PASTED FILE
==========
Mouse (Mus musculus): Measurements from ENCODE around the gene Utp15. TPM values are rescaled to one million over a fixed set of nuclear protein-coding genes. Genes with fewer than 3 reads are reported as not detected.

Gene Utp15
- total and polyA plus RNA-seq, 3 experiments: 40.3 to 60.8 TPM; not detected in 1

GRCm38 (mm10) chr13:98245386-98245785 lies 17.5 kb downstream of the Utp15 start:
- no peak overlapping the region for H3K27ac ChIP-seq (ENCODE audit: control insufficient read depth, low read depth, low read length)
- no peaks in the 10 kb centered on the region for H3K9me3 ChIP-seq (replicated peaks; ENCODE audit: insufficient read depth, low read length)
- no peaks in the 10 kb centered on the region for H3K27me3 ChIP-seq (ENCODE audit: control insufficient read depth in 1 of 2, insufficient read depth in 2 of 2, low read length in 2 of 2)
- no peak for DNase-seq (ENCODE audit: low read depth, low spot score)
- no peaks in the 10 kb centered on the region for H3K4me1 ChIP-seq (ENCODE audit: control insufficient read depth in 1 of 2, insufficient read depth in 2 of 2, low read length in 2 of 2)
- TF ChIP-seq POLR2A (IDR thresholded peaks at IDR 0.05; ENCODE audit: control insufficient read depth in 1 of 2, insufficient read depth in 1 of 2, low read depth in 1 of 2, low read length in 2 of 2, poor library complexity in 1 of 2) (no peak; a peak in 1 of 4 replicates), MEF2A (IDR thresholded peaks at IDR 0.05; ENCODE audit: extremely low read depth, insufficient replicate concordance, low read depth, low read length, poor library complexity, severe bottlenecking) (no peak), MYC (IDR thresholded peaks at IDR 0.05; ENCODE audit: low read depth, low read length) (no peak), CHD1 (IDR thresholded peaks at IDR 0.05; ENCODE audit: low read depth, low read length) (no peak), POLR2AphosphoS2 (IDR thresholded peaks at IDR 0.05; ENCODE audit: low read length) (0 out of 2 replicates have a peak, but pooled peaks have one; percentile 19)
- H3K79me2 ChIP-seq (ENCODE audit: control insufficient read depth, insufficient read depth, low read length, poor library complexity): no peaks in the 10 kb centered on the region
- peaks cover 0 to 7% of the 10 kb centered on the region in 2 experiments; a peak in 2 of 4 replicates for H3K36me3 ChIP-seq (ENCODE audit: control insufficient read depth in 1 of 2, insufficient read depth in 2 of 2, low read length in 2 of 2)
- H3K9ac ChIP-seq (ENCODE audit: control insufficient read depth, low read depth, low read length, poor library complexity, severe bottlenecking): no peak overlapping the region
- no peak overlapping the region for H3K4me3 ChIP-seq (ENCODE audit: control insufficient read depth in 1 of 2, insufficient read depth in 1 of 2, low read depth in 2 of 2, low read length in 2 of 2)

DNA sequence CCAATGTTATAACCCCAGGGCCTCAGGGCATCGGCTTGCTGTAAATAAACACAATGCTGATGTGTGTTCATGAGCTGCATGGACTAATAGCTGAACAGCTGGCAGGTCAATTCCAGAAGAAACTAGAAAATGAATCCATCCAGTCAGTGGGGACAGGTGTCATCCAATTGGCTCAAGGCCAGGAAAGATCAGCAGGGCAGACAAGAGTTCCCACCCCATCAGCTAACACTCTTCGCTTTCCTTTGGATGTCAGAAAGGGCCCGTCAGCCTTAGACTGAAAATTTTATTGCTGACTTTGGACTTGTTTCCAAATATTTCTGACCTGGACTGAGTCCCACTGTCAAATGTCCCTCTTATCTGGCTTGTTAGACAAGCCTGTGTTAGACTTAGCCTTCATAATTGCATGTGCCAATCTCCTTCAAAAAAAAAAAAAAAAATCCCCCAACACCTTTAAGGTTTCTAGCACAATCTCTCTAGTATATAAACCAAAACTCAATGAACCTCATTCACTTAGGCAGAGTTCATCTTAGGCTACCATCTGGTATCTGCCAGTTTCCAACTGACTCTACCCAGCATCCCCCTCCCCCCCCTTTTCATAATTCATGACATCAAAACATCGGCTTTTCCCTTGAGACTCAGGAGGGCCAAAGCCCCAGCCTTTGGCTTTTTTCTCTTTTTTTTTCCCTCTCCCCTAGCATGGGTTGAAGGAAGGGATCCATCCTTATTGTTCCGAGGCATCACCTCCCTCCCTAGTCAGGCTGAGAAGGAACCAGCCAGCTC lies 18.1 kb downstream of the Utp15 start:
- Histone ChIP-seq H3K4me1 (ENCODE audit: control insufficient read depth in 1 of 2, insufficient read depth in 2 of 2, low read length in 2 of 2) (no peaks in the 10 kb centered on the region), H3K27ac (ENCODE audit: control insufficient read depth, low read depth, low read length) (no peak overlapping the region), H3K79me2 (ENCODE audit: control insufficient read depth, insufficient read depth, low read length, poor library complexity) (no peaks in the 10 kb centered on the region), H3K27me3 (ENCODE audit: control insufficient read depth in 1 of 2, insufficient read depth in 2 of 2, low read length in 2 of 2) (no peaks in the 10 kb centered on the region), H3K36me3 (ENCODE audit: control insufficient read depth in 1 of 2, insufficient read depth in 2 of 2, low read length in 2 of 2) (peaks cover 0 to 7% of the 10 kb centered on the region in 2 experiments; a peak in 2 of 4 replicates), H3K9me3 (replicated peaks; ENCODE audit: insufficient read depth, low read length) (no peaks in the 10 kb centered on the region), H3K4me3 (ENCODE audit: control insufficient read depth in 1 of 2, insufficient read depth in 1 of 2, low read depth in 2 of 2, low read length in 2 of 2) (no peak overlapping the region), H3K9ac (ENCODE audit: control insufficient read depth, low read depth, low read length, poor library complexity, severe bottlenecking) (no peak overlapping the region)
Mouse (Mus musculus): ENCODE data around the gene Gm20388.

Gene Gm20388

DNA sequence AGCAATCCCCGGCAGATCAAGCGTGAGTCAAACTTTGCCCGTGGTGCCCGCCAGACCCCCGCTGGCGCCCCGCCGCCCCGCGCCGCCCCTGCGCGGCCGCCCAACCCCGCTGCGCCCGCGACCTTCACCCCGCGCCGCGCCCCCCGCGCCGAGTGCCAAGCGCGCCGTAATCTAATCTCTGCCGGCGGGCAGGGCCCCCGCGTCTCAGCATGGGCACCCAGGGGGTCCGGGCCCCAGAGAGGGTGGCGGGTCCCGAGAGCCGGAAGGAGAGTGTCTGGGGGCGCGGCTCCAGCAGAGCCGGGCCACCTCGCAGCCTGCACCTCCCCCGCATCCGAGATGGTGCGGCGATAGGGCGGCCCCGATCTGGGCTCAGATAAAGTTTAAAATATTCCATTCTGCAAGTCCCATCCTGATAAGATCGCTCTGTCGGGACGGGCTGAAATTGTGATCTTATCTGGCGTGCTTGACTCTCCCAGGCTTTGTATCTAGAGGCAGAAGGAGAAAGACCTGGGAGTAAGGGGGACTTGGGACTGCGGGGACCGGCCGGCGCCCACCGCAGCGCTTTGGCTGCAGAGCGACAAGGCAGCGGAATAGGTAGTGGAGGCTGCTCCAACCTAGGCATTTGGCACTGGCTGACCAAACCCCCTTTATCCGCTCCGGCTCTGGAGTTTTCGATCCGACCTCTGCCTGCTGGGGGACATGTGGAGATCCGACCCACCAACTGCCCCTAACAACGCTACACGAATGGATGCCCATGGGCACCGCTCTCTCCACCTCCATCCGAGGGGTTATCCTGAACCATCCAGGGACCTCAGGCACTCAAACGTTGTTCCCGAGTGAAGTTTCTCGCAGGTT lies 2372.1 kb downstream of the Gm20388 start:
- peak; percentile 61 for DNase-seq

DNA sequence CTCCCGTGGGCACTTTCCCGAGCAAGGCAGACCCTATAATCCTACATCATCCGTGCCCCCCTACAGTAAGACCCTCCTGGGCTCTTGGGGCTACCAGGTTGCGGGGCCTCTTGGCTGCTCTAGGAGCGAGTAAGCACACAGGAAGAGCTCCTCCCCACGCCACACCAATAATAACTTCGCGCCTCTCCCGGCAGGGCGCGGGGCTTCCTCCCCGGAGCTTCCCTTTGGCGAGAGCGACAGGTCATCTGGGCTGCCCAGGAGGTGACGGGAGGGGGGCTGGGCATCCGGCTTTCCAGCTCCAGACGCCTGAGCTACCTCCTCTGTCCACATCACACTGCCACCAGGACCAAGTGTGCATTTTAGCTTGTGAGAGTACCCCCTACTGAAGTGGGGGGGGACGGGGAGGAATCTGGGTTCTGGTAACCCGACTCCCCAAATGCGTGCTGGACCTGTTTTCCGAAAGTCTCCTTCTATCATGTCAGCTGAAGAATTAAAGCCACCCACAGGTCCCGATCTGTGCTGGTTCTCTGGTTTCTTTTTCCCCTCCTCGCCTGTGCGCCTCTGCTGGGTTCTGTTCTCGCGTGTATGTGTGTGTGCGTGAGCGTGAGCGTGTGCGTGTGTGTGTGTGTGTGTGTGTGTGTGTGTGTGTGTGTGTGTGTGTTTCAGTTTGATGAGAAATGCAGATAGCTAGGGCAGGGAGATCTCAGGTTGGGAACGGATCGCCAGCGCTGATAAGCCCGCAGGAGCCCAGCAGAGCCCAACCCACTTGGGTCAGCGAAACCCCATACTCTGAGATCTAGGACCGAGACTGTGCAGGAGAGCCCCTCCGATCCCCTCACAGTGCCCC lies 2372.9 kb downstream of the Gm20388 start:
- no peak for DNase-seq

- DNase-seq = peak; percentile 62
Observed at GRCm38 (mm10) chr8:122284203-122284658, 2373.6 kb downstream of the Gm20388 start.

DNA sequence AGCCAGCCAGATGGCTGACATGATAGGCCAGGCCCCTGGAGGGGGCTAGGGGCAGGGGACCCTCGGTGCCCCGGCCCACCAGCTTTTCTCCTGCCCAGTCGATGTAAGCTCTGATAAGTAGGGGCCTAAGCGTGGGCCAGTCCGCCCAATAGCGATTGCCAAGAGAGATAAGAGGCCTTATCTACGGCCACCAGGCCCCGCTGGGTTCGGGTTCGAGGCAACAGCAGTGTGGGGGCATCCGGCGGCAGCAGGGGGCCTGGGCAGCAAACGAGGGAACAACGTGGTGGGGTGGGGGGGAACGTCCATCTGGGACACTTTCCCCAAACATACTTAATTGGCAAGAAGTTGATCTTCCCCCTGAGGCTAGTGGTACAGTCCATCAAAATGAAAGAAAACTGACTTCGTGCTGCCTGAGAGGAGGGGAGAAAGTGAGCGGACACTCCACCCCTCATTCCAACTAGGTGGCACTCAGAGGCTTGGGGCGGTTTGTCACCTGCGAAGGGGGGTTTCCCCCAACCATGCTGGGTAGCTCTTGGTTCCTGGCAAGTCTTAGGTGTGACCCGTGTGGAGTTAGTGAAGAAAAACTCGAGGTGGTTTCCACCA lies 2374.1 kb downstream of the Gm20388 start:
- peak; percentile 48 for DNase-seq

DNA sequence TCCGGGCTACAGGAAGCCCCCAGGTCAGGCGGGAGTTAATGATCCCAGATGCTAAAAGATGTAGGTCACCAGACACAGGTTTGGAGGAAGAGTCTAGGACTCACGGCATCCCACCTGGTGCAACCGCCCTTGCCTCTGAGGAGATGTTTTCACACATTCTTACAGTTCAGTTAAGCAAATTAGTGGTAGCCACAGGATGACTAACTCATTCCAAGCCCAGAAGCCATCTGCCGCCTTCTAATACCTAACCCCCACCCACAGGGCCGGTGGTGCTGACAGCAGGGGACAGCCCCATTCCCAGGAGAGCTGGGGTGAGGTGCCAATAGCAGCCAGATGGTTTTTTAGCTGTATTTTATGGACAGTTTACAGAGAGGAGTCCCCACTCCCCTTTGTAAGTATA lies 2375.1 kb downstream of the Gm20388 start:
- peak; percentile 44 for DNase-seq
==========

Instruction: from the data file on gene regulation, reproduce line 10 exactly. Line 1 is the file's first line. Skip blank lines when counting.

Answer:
- TF ChIP-seq POLR2A (IDR thresholded peaks at IDR 0.05; ENCODE audit: control insufficient read depth in 1 of 2, insufficient read depth in 1 of 2, low read depth in 1 of 2, low read length in 2 of 2, poor library complexity in 1 of 2) (no peak; a peak in 1 of 4 replicates), MEF2A (IDR thresholded peaks at IDR 0.05; ENCODE audit: extremely low read depth, insufficient replicate concordance, low read depth, low read length, poor library complexity, severe bottlenecking) (no peak), MYC (IDR thresholded peaks at IDR 0.05; ENCODE audit: low read depth, low read length) (no peak), CHD1 (IDR thresholded peaks at IDR 0.05; ENCODE audit: low read depth, low read length) (no peak), POLR2AphosphoS2 (IDR thresholded peaks at IDR 0.05; ENCODE audit: low read length) (0 out of 2 replicates have a peak, but pooled peaks have one; percentile 19)